Plot: Chloe (Lucy Boynton) is a troubled teen who rejects the reconciliation attempts of her estranged mother, Jess (Katee Sackhoff). Her mom was an addict who did what she thought was best for Chloe at the time, but of course her daughter’s perspective is fresh and in the moment. After she hears about an urban legend that involves the spirit of a dead witch, Chloe has to see if the rumors are true and knocks twice on the door of the house. The first knock will wake up the sleeping witch, the legend days, while the second will wake her from the dead. As she soon discovers, the legend is no rumor and now Chloe finds herself stalked by this supernatural presence. With no other options, she heads to be with Jess and hopes to leave the strange events behind her. But as the two try to forge some kind bond and mend the wounds of the past, the presence of the witch keeps popping up. Can Jess and Chloe somehow survive the witch’s onslaught, or will they simply be the next victims of the legend?
Entertainment Value: Don’t Knock Twice is torn between stories and unable to focus on either one, both wind up rather ineffective. On one side we have the mother/daughter reconciliation narrative, on the other we have the supernatural horror slant as the spirit haunts the two. Given the marketing involved, you might think this is all about the horror, but that’s not the case. A lot of time is spent on the relationship between Jess and Chloe, little of which pays off in the big picture. I suppose the added conflict of a shaky relationship makes things a little more tense, but the writers don’t make use of that or make the two stories weave together. The horror side is passable, with some jump scares and creepy moments, but not much substance behind the shocks. I did like some of the visual effects however, as well as the dark, dreadful overall visual design. The cast is fine, but doesn’t have a lot to work with. I wanted to like this one, but in the end, it proves to be fairly bland and forgettable. Not terrible by any means, but nothing I imagine I’ll want to revisit. If you’re an urban legend superfan or just love Sackhoff though, its worth one watch.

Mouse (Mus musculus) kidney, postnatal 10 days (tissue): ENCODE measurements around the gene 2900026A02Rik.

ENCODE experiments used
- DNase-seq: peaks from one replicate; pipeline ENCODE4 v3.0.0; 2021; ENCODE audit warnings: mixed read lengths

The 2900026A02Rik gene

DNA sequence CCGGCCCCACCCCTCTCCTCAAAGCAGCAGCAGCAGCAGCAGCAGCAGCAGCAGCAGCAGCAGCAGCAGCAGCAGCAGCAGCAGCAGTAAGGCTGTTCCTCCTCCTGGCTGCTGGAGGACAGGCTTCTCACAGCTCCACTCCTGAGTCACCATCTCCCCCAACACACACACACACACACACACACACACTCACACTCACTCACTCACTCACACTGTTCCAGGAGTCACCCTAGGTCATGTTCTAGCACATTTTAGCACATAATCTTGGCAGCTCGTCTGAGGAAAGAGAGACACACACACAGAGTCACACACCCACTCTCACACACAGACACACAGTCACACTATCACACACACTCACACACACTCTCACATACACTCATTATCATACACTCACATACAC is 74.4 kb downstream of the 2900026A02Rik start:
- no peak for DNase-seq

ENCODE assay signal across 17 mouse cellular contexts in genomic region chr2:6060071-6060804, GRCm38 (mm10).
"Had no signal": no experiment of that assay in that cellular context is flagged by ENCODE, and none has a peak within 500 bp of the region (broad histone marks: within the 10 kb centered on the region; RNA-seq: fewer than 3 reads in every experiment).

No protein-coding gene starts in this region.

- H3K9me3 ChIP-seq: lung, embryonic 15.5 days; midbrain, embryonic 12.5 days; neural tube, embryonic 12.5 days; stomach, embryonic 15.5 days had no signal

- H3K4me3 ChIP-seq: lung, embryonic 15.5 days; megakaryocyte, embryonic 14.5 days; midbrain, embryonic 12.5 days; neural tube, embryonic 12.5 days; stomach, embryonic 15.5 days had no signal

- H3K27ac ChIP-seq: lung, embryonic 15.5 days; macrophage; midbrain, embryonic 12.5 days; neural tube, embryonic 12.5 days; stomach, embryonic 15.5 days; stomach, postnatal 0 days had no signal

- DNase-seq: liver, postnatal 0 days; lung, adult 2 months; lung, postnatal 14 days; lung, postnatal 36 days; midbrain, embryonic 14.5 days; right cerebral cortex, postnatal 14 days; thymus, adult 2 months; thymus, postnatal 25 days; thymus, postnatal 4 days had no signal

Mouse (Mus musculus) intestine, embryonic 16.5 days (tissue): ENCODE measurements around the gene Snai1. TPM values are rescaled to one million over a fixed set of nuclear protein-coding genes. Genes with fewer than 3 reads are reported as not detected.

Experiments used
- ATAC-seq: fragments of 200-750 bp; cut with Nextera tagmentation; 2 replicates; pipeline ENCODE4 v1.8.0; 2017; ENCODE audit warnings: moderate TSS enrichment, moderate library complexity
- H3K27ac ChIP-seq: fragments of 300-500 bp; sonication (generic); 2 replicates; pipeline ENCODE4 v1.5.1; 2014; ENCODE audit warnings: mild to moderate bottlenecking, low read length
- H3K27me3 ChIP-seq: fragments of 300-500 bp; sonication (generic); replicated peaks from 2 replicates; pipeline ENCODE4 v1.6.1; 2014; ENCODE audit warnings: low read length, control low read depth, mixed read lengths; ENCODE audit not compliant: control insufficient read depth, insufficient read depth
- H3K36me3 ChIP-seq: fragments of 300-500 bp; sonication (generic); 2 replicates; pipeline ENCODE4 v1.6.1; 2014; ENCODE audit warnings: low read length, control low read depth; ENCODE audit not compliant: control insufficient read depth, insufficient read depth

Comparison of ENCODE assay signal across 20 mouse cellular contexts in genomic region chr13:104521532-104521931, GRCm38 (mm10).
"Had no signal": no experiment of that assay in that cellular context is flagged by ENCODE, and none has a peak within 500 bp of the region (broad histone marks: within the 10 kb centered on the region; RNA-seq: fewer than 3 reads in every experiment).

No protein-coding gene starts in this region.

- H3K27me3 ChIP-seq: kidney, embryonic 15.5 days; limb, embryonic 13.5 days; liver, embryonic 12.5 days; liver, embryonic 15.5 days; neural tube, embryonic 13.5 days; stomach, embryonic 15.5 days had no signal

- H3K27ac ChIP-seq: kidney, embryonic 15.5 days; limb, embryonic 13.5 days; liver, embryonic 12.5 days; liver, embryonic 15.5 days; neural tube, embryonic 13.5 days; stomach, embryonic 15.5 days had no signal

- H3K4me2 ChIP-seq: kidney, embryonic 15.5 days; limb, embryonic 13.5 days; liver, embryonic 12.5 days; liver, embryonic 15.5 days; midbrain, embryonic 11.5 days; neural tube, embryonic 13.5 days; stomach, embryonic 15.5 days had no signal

No nakedness. A few scenes involve some bloodshed, but they’re not graphic or overly violent. A throat slash happens off screen, then we see the blood run from the covered wound, stuff like that. Aside from some mild foot trauma, its just minor instances of the red stuff. The dialogue isn’t bad, but it is just kind of run of the mill writing and does little beyond the basics. No memorable exchanges or even one off lines, just decent, but forgettable dialogue across the board. While the creepy witch is fun when we do get to see her, the movie never feels out of control or even on the fast track. A slow, back and forth narrative jaunt that doesn’t want to rock the boat and seems content to be seen and never thought of again. So no crazy points, as Don’t Knock Twice does nothing to make itself stand out.
Overall Insanity: 0/10